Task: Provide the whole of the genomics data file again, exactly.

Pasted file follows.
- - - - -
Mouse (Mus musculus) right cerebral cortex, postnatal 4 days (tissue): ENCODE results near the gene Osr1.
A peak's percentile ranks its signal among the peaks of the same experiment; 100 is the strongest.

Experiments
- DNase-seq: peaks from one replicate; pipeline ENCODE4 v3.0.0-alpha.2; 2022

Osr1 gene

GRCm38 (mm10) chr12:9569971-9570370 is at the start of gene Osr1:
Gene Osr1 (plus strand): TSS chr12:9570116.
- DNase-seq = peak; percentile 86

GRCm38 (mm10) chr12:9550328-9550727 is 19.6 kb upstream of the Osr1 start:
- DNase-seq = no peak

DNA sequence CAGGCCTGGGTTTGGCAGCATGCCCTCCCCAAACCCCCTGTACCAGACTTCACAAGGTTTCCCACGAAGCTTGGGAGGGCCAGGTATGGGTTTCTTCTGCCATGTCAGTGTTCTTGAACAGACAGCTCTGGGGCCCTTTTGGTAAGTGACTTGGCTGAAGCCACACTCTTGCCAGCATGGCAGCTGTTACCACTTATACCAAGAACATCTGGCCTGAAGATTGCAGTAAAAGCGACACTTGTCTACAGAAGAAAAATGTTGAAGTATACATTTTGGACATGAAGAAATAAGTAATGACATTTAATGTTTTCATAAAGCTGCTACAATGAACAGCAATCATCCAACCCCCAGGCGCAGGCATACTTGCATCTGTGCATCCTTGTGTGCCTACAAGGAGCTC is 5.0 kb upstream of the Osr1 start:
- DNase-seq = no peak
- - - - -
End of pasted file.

Mouse (Mus musculus) right cerebral cortex, postnatal 4 days (tissue): ENCODE results near the gene Osr1.
A peak's percentile ranks its signal among the peaks of the same experiment; 100 is the strongest.

Experiments
- DNase-seq: peaks from one replicate; pipeline ENCODE4 v3.0.0-alpha.2; 2022

Osr1 gene

GRCm38 (mm10) chr12:9569971-9570370 is at the start of gene Osr1:
Gene Osr1 (plus strand): TSS chr12:9570116.
- DNase-seq = peak; percentile 86

GRCm38 (mm10) chr12:9550328-9550727 is 19.6 kb upstream of the Osr1 start:
- DNase-seq = no peak

DNA sequence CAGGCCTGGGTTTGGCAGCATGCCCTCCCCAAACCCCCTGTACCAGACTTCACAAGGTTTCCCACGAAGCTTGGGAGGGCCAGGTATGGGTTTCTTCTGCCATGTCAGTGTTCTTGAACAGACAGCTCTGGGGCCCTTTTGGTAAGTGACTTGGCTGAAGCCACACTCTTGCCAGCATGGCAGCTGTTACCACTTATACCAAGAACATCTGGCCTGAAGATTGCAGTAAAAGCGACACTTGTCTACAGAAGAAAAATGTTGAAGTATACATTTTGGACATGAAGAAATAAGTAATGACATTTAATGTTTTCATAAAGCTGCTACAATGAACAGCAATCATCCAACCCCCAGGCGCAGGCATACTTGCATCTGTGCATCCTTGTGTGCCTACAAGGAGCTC is 5.0 kb upstream of the Osr1 start:
- DNase-seq = no peak